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Village Sky At Night with Brian Watkiss

Magical sights in the skies

Posted on February 21 2012 at 11:07:55 0 comments

Changing planet alignment

Amateur astronomer Brian Watkiss peers into the Village night sky.

I’ve been writing these little bits of nonsense for just over three years now, but I have to say that this month is the most exciting in all that time. In particular, the evenings from the beginning of the month to the 14th will be more magic than Bob himself.

This is the first time that all five bright planets can be seen in one evening, although not all at the same time. Starting after the Sun has set, say about 6.30pm, begin by looking for Mercury, very low in the west. It is not bright but with good eyesight or preferably a pair of binoculars, you should be able to spot it in the twilight.

It will help to have a good view of the western horizon, which is not easy in Alvechurch due to the ridge from Cobley Hill to Coopers Hill. Incidentally, Uranus is just to the left of Mercury but you would need a telescope to see that.

Up above Mercury and very easy to spot as soon as the Sun has gone are Jupiter and Venus. At the start of the month, Jupiter is to the left and higher than Venus but they get closer each day and by the 12th they are level and are said to be in conjunction (which just means close together).

A few days later and Venus is higher, giving a great demonstration of how the planets seem to wander around the sky – in fact the word “planet” is from the Greek for “wanderer”.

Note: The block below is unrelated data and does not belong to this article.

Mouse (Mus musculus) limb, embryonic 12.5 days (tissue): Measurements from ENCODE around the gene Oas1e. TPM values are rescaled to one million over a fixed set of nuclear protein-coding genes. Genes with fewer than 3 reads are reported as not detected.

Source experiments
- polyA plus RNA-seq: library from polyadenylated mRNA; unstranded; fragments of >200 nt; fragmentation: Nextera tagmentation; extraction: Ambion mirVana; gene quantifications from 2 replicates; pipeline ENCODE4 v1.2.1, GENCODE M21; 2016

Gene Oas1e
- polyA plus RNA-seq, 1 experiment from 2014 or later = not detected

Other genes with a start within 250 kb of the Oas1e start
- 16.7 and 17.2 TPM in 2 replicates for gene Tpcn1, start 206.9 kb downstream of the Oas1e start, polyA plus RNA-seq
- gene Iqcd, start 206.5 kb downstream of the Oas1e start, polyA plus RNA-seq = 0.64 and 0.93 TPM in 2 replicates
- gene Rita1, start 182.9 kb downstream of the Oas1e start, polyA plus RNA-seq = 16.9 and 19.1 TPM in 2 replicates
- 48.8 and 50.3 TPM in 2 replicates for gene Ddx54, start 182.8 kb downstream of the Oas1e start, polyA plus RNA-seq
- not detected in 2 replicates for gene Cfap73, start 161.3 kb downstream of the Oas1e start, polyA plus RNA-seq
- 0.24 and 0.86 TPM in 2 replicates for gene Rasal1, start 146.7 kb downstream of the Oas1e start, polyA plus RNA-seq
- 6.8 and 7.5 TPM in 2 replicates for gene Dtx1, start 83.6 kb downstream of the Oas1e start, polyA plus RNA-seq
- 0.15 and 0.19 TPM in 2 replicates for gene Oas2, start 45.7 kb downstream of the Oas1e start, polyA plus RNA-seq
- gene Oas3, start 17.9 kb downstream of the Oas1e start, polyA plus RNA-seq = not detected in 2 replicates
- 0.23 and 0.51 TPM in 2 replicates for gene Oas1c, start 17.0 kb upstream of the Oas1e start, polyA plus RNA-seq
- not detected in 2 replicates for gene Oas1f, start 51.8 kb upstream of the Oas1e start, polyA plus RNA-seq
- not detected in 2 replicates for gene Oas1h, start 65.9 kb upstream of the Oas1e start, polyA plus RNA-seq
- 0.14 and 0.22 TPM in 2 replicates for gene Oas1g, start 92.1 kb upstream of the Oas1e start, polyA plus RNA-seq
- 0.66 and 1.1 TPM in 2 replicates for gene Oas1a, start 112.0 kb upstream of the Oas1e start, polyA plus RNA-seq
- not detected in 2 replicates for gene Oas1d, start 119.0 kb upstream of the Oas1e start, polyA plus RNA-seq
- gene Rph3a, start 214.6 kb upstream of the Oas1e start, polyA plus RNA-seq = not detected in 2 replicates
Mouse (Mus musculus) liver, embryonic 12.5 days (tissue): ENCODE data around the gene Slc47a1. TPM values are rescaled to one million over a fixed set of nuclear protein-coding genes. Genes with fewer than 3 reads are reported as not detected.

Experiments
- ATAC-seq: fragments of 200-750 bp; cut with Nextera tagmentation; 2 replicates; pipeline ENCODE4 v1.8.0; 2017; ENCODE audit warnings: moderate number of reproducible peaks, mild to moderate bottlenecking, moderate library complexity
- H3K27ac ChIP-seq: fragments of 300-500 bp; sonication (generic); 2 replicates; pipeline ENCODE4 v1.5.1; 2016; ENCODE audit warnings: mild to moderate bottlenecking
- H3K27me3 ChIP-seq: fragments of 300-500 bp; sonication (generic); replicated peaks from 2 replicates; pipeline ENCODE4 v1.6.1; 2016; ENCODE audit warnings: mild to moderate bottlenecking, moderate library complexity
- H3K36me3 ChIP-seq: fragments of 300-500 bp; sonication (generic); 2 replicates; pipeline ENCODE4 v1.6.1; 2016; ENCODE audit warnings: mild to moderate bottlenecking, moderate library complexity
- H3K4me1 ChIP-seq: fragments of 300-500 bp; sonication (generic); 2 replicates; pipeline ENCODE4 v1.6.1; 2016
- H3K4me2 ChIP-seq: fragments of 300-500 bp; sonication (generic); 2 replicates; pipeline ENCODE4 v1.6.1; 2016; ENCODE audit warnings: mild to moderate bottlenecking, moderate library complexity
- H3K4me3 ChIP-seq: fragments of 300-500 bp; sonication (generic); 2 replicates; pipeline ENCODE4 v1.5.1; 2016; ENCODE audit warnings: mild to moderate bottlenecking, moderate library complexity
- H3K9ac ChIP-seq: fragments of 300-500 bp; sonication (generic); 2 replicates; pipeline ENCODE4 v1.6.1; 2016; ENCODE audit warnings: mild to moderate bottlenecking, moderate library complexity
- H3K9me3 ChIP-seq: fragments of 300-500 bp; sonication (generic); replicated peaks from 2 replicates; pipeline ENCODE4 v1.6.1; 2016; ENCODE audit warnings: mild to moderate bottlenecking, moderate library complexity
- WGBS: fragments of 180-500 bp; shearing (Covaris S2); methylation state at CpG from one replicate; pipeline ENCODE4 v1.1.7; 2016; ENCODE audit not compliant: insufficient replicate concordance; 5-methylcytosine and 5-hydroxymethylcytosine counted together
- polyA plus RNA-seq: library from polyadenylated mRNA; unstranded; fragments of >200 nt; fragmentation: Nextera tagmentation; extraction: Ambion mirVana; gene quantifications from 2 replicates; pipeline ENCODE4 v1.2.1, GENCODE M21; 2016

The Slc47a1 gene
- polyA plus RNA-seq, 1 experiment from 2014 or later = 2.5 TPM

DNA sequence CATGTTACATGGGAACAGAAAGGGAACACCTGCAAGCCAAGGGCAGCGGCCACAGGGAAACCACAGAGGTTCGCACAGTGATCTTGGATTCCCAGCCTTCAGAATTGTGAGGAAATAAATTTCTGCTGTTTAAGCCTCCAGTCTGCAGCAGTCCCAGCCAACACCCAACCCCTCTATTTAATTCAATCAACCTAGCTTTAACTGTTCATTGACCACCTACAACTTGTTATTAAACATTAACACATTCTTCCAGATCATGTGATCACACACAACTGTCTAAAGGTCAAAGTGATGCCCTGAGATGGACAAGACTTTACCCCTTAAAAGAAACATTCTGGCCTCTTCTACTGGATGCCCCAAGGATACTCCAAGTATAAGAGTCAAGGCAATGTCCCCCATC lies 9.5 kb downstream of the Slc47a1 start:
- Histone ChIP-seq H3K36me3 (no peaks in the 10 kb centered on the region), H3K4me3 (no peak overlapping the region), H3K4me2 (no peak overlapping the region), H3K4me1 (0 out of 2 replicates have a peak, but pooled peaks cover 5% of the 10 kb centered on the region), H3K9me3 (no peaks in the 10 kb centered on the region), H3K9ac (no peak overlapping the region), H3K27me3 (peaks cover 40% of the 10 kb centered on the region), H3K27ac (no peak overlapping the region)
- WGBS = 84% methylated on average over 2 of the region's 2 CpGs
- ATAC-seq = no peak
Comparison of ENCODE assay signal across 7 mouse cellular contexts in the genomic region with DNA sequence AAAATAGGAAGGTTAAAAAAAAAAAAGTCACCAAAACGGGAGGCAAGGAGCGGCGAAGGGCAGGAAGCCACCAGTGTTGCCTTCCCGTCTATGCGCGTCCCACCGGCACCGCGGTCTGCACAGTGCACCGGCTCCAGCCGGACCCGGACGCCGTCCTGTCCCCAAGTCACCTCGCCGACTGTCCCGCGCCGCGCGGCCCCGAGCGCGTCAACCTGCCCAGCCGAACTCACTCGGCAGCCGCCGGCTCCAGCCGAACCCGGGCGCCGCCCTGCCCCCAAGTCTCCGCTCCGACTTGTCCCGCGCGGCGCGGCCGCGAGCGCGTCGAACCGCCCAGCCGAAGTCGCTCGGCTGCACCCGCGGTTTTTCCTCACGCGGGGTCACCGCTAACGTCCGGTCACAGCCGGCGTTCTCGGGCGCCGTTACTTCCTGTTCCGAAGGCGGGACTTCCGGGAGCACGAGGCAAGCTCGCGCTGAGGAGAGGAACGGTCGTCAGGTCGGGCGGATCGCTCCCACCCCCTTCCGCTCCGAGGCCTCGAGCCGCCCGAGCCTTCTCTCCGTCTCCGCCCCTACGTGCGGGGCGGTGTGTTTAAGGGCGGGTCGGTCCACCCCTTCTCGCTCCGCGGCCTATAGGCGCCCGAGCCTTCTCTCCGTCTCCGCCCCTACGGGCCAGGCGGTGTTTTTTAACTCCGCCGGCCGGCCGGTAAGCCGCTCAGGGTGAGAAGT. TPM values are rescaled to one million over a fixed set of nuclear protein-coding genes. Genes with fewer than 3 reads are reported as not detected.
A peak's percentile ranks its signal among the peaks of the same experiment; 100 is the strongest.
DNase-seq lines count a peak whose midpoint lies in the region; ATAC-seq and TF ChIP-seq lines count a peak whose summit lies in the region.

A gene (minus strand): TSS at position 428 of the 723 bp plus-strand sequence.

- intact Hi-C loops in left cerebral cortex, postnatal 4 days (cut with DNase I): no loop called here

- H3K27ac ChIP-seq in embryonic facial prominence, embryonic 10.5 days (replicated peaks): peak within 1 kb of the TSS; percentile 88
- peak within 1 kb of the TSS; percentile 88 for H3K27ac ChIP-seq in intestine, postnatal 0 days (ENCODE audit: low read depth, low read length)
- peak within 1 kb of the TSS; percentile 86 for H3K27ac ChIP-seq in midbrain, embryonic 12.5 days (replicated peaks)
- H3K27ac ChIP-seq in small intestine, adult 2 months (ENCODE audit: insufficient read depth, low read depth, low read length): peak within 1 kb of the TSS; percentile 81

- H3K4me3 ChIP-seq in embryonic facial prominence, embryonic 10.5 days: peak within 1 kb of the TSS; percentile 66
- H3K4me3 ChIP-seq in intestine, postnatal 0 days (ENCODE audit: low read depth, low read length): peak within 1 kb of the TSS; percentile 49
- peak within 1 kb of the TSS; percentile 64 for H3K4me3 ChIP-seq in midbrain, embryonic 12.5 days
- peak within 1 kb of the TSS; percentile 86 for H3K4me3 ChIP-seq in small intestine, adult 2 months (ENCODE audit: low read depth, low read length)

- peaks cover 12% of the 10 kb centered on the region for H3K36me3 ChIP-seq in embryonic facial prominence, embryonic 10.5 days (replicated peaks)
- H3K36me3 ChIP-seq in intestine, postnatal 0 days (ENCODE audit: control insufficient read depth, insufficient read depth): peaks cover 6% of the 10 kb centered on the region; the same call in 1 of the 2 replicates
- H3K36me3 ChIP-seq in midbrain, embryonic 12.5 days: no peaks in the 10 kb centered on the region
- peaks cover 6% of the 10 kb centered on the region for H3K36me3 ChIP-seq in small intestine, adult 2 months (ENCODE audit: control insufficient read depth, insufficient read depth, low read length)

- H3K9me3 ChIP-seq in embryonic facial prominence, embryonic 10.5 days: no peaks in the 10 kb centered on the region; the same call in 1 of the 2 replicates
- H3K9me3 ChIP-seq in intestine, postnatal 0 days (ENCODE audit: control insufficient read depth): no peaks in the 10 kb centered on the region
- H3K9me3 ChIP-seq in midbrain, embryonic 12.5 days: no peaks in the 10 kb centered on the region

As an aside, it is thought by some that a similar conjunction of Saturn and Jupiter set the three magi off on their journey to find a newborn king a little over two thousand years ago. In fact, the two planets came together twice in one year which would surely have been seen as a sign by the three astrologers and could easily have given rise to the “Star in the East” story.

Anyway, back to Alvechurch in 2012 . . . By about eight in the evening Mars will have risen over on the opposite side of the sky in the east. Find the distinctive constellation of Orion in the south and then look as far again to see a bright red “star” underneath Leo. This is Mars, at its closest to us for several years.

You will now have to wait for about thee hours, but this is plenty of time to observe the rest of the sky. In particular, look for the brightest star, Sirius, just below and to the left of Orion. Usually it is a magnificent sight but this year outshone by the planets.

At about eleven in the evening, over in the east where Mars was, is our final planet, Saturn. Very bright and quite distinct, it should be easy to see, so have a go at planet-spotting – it will be the last time you will be able to do this for several years.

Near the end of the month, on the 25th and 26th, a thin crescent Moon passes between Venus and Jupiter in another wonderful conjunction.

By the way, I lied earlier. Of course, nothing is more magic than Magic Bob!


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